|Part of body||Severity of injury||Amount of compensation||Types of injuries|
|Head||Minor||£1,880.00 to £10,890.00||Covers brain damage with recovery within a few weeks. Higher compensation if symptoms include headaches.|
|Head||Moderate||£13,430.00 to £112,130.00||Symptoms ranging from poor concentration, lower and higher risk of epileptic attacks, minor personality changes, depression, more severe intellectual impairment, or injuries/symptoms leading to a vegetative state.|
|Head||Serious||£186,890.00 £240,590.00||Covers reduced life expectancy, serious physical symptoms, serious changes to personality or intellect, large dependence on others due to paralysis or otherwise.|
|Head||Severe||£240,590.00 to £344,640.00||Covers minimally conscious state (life expectancy less than 15 years), severe disability, brain damage with little/no response, vegetative states needing full-time nursing.|
|Eye||Severe||£56,080.00to £229,260.00||Complete blindness on one/both eyes or severe visual impairment on one/both eyes.|
|Face||Minor||£1,460.00 to £7,460.00||Light or no scarring on the face, but no fractures, loss/damage of one/two front teeth, simple fractures of the jaw or nose, but with a possibility of complete recovery.|
|Face||Serious||£15,320.00 to £26,010.00||More serious fractures such as a broken jaw or nose, breaking/damage/loss of several teeth.|
|Face||Severe||£26,010.00 to £38,850.00||Severe injuries resulting in facial disfigurement, several jaw fractures, chronic tooth pain, and scarring. May lead to eating restrictions or higher risk of joint arthritis. Covers negative effects on mental health.|
|Ear/ hearing||Minor||Up to £5,980.00||Possible Noise Induced Hearing Loss (NIHL), slight/occasional tinnitus.|
|Ear/ hearing||Moderate||£12,700.00 to £25,350.00||Partial hearing loss or mild to severe tinnitus.|
|Ear/ hearing||Serious||£25,350.00 to £38,850.00||Complete deafness in one ear. Severity varies based on additional symptoms (e.g. dizziness, tinnitus, etc.).|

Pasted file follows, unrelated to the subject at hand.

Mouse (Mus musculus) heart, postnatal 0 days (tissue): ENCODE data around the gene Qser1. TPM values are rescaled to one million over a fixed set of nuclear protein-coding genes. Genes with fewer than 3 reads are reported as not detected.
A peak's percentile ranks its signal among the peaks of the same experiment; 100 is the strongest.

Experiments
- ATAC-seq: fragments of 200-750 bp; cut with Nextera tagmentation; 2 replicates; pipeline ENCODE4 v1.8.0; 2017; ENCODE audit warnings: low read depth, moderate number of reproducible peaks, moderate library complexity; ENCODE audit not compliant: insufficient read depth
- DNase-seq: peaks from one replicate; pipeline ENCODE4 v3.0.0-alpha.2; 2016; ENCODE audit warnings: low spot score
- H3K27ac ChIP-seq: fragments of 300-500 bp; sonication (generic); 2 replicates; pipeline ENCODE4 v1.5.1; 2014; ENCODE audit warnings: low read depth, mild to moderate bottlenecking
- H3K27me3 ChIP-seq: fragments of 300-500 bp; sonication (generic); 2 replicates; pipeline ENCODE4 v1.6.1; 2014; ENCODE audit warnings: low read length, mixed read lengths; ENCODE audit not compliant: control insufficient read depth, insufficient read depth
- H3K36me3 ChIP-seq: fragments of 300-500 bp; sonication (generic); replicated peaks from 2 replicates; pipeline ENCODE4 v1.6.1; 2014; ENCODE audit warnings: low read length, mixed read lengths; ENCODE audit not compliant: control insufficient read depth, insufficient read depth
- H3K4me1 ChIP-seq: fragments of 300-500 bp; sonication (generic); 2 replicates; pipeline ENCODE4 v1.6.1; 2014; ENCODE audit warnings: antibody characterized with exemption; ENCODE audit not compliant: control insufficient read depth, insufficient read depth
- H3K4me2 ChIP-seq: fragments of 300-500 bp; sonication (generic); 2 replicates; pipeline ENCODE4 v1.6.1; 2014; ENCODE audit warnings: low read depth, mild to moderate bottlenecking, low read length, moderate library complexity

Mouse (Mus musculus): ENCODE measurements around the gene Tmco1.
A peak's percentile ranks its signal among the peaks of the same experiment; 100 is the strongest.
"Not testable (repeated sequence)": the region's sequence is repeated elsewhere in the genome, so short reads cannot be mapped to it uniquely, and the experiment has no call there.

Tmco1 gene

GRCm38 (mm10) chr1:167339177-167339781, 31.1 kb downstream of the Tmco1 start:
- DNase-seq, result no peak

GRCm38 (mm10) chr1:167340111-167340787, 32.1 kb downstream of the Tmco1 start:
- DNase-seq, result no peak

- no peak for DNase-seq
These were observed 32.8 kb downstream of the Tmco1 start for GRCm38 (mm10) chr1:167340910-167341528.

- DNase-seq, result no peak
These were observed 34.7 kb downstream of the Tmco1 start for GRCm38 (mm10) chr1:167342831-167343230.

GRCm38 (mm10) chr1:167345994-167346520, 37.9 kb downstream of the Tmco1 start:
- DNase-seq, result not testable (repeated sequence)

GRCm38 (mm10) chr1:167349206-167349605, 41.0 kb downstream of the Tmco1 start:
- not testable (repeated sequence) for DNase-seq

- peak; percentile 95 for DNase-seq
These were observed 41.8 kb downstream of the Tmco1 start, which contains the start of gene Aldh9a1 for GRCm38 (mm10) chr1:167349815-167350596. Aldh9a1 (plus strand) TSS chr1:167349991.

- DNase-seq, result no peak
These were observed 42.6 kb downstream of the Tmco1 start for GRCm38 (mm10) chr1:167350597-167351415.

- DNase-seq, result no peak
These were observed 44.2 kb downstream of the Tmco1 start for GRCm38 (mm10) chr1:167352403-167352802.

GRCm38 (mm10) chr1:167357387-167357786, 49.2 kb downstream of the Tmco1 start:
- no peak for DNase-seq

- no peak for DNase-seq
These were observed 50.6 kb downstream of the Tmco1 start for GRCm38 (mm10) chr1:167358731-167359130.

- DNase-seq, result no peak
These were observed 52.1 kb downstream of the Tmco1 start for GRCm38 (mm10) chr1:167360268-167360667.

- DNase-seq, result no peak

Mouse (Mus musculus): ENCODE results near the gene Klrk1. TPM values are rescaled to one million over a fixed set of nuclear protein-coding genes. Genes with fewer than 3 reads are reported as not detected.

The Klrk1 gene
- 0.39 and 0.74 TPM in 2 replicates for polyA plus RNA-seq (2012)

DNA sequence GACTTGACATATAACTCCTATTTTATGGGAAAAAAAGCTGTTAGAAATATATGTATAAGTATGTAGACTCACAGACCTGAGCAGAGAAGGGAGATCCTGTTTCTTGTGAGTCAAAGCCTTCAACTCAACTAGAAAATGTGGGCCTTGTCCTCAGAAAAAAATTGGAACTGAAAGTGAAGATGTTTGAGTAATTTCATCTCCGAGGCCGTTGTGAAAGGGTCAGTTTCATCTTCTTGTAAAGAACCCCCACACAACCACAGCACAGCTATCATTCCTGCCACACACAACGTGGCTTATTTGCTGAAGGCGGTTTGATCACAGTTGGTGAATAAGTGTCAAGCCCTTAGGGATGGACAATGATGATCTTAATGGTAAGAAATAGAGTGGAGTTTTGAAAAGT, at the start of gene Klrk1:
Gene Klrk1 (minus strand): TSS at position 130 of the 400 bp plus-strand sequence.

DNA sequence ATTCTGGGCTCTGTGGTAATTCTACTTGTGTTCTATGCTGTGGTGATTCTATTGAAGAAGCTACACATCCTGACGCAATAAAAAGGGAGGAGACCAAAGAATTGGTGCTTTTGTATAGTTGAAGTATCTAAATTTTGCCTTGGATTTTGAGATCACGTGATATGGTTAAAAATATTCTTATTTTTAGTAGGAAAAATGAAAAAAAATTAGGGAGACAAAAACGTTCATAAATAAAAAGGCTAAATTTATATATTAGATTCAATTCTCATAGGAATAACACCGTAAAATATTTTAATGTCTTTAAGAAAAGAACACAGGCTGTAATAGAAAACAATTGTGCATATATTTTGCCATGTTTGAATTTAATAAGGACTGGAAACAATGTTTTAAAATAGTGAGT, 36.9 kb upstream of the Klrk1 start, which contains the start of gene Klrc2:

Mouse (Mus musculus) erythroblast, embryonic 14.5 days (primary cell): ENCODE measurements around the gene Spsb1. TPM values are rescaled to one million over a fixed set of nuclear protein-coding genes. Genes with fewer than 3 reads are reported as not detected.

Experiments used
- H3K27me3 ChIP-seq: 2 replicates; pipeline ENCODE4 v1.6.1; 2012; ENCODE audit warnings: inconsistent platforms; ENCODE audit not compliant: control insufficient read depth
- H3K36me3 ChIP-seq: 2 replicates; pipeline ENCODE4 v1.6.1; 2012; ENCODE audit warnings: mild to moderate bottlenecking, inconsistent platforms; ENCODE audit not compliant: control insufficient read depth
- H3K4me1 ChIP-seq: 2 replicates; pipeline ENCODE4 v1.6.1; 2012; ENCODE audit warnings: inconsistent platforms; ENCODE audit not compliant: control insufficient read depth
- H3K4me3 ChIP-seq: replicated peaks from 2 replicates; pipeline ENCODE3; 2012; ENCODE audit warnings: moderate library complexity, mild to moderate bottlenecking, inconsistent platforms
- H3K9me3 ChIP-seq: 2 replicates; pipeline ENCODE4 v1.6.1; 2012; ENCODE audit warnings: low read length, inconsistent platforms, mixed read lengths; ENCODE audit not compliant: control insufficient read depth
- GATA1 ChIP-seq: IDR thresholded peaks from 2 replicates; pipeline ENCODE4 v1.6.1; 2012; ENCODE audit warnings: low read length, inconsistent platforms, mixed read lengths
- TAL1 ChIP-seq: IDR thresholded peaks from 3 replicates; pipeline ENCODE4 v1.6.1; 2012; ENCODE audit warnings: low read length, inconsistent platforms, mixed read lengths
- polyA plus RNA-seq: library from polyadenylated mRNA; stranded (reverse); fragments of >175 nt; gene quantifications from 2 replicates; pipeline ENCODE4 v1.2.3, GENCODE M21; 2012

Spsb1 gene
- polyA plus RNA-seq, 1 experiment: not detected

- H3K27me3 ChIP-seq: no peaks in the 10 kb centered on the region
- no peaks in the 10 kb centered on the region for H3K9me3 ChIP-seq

|Ear/ hearing||Severe||£77,430.00 to £120,040.00||Complete deafness in both ears. Higher compensation for child injuries also resulting in a loss of speech.|
Compensation amounts for back, neck, shoulders and upper body injuries
|Part of body||Severity of injury||Amount of compensation||Types of injuries|
|Neck||Minor||Up to £6,680.00||Soft tissue injuries or whiplash with recovery within 3 – 24 months. Compensation factors include severity of pain and amount of negative effects on everyday life.|
|Neck||Moderate||£7,410.00 to £47,760.00||Covers injuries that accelerated a pre-existing condition, disc lesions, cervical spondylosis, serious limitation of movement, permanent and/or recurring pain, all caused by fractures or dislocations.|
|Neck||Severe||£56,100.00 to £139,210.00||Serious fractures, severe soft tissue damage, chronic pain conditions, disc damage, partial paraplegia, or significant, permanent disability.|
|Back||Minor||£2,090.00 to £10,670.00||Includes lighter strains, sprains, disc prolapses, and soft tissue injuries. Recovery between 3 months and 5 years.|
|Back||Moderate||£11,730.00 to £26,050.00||Includes: spinal fusion, compressed or fractured lumbar spine (possibly resulting in higher risk of osteoarthritis and constant pain), prolapsed discs and other injuries that may require surgery and a continued acceleration/worsening of a pre-existing back condition.|
|Back||Severe||£36,390.00 to £151,070.00||Typically requires surgery. Injuries include: damaged spinal cord and partial paralysis, psychological issues, loss of bladder and/or bowel function, disc lesions, impaired movement, arthritis, etc.|
|Shoulder||Minor||Up to £6,730.00||Soft tissue injury resulting in pain. Full recovery between 3 – 24 months.|
|Shoulder||Serious||£10,890.00 to £16,380.00||Fractured humerus, clavicle or rotator cuff needing surgery.|